Junta

Word of the Day for Thursday, June 01, 2006

junta HUN-tuh, JUHN-tuh, noun:

1. A governmental council or committee, especially one that rules after a revolution.

2. A closely knit group united for a common purpose and usually meeting secretly; also called a junto.

His greatest fear, said Wole Soyinka, the Nigerian Nobel laureate and ardent foe of military rule, is that with the death of one tyrant, the world will not press for the entire junta to step aside.
— “Nobel Winner Calls for Nigerian Ruler to Release Political Prisoners”, New York Times, June 12, 1998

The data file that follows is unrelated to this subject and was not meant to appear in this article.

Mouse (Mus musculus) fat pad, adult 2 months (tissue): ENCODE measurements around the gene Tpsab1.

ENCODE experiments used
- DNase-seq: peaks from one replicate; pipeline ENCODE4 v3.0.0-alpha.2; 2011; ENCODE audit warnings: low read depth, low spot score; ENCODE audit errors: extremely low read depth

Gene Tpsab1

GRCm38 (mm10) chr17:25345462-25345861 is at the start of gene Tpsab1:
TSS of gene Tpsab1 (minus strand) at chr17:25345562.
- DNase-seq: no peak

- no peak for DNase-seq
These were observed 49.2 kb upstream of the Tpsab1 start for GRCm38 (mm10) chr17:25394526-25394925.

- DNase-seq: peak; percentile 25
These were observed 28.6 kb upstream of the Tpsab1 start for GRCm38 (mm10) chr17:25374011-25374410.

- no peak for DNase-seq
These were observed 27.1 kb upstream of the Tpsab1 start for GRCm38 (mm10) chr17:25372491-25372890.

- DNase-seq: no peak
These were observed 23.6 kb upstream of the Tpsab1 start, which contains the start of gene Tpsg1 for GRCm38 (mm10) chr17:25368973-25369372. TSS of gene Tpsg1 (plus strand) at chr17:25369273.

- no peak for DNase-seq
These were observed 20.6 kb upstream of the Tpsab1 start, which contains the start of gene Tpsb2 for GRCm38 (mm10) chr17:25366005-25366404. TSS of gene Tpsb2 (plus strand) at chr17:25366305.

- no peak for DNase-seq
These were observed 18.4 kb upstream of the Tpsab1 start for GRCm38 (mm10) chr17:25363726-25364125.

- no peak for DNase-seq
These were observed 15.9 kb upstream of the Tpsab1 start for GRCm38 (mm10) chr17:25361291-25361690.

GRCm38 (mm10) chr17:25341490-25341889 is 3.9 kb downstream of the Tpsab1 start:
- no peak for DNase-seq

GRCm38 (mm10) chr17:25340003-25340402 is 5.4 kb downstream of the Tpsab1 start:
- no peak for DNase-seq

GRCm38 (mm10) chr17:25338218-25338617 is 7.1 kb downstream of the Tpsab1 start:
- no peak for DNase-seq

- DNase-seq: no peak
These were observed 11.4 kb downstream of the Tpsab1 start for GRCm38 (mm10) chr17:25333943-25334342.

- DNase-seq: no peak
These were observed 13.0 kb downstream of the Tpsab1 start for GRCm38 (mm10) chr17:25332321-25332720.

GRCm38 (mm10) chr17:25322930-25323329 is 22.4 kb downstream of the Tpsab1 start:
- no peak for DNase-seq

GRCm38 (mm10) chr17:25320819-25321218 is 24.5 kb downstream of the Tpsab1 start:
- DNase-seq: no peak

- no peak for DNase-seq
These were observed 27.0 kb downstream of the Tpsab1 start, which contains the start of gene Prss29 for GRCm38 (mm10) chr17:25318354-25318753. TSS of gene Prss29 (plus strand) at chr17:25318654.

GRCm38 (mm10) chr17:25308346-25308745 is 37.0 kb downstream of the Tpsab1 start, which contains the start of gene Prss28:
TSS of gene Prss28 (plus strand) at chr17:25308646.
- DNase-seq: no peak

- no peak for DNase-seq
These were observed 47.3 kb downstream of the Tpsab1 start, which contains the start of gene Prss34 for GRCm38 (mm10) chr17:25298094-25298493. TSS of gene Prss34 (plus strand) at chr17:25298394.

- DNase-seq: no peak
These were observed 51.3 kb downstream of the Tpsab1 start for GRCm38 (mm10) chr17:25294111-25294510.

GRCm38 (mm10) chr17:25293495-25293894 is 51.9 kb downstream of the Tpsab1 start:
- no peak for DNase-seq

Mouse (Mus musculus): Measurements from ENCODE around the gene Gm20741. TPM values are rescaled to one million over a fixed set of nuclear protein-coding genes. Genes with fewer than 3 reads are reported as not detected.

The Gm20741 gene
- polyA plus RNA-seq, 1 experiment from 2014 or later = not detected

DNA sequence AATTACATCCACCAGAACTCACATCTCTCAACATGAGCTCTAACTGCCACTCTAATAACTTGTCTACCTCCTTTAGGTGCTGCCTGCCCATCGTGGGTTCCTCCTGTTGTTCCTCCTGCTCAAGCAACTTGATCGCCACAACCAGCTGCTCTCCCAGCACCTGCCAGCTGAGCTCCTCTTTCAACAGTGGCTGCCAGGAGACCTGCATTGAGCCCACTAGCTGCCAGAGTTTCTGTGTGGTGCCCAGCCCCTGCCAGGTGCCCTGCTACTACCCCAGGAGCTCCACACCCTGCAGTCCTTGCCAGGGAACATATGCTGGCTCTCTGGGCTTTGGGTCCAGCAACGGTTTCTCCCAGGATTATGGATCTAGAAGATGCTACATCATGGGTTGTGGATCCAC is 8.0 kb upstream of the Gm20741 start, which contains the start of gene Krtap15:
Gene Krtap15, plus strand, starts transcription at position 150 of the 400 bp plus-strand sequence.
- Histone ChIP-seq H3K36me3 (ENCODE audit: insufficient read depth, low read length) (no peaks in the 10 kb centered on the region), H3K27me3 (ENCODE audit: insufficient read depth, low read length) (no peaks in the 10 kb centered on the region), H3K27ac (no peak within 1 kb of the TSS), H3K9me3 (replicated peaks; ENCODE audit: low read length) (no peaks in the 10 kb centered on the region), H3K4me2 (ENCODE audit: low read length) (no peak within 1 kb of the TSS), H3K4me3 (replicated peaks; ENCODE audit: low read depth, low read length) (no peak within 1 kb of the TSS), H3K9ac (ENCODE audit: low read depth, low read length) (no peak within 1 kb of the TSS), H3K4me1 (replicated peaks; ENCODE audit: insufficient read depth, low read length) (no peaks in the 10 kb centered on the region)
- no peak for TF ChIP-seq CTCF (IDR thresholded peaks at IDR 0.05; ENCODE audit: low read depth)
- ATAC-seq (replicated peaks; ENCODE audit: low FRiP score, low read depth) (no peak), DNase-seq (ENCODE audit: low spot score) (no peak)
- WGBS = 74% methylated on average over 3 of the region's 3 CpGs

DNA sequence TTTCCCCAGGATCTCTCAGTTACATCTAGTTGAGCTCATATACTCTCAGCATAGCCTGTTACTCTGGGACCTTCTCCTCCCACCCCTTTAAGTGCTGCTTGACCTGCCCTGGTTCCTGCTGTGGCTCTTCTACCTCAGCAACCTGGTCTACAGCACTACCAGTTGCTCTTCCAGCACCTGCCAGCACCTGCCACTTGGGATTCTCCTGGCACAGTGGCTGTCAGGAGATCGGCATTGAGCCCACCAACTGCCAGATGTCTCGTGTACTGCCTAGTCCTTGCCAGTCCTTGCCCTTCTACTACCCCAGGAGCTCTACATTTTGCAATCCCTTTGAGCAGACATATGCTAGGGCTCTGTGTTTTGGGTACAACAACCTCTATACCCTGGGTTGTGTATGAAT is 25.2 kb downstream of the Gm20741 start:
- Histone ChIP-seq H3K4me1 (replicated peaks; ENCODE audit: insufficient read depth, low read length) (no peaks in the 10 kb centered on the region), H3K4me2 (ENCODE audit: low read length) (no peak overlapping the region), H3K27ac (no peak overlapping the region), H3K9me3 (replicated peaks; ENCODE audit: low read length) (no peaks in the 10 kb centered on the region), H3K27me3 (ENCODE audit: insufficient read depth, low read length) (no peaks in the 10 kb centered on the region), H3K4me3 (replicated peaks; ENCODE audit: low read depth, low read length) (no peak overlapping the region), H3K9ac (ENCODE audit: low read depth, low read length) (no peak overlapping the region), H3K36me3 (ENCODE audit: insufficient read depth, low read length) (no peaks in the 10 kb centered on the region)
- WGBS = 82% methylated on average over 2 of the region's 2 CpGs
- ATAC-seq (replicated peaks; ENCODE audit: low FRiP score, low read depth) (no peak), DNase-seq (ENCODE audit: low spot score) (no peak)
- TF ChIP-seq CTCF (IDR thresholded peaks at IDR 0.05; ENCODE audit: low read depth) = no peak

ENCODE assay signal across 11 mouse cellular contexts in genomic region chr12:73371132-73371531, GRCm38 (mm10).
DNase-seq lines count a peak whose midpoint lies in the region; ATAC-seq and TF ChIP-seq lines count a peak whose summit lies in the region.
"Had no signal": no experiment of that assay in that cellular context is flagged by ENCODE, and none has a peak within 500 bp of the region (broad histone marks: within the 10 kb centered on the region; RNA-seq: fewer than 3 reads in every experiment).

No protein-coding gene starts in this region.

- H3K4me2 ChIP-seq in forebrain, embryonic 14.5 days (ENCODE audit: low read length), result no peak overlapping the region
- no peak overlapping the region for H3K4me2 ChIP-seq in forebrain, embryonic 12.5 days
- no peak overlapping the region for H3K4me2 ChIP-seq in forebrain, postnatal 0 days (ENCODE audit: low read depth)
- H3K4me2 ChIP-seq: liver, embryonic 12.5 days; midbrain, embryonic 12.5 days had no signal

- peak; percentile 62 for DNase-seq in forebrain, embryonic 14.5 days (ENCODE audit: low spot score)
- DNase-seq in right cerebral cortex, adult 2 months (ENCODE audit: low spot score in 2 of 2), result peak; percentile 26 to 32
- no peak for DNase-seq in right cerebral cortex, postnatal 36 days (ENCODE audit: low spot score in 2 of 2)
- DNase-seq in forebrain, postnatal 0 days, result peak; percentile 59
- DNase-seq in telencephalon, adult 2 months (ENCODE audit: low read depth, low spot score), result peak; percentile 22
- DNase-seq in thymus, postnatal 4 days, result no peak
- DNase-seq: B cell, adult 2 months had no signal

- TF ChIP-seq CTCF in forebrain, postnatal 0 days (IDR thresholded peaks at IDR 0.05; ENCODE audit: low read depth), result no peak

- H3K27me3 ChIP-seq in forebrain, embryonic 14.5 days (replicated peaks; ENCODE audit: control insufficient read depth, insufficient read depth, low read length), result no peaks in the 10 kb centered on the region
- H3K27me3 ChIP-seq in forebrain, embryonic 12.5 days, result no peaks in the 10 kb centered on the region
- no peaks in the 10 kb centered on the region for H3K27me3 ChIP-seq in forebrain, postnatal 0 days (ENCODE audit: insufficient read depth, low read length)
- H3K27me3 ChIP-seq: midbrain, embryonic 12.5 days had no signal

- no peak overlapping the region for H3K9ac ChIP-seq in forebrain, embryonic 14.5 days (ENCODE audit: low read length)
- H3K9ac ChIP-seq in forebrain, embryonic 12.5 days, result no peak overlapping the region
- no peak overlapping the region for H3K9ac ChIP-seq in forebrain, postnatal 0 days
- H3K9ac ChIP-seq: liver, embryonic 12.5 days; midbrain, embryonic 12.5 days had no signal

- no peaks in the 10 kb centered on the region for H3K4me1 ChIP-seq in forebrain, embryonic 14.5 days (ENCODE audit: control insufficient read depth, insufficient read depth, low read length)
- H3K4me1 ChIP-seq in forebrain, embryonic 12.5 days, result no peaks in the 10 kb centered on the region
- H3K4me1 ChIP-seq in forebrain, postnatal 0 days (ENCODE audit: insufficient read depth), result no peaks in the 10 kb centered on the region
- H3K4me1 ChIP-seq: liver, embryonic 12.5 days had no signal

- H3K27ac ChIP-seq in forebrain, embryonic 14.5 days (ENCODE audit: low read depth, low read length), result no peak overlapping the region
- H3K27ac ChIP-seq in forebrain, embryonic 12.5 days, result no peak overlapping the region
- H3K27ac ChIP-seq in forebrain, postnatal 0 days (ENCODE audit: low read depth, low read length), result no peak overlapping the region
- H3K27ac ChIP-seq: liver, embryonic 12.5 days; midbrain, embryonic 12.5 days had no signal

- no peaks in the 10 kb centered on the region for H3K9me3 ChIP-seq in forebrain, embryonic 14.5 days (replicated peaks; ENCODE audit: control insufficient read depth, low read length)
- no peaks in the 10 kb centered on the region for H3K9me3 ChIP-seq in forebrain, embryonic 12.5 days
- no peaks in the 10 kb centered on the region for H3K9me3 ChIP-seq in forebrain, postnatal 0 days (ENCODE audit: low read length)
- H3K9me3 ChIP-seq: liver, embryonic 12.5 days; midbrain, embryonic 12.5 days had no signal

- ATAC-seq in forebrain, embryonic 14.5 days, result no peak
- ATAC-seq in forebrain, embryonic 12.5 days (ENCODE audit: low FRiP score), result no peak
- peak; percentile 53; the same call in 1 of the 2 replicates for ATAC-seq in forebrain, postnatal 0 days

The Greek junta that seized power during 1967 mobilized the courts against its foes.
— Charles S. Maier, Dissolution

Two days after the coup, the junta announced that General Videla had been designated President of the Nation.
— Marguerite Feitlowitz, A Lexicon of Terror

Still, the resemblance to political revolution is, in important ways, only metaphorical. Computer nerds aside, there is no junta driving this process of change.
— Andrew L. Shapiro, The Control Revolution


Junta comes from the Spanish word for “joined” (hence, a group of persons joined for a common purpose), from Latin junctus, past participle of jungere, “to join.”

    Phish: Junta. Its true.

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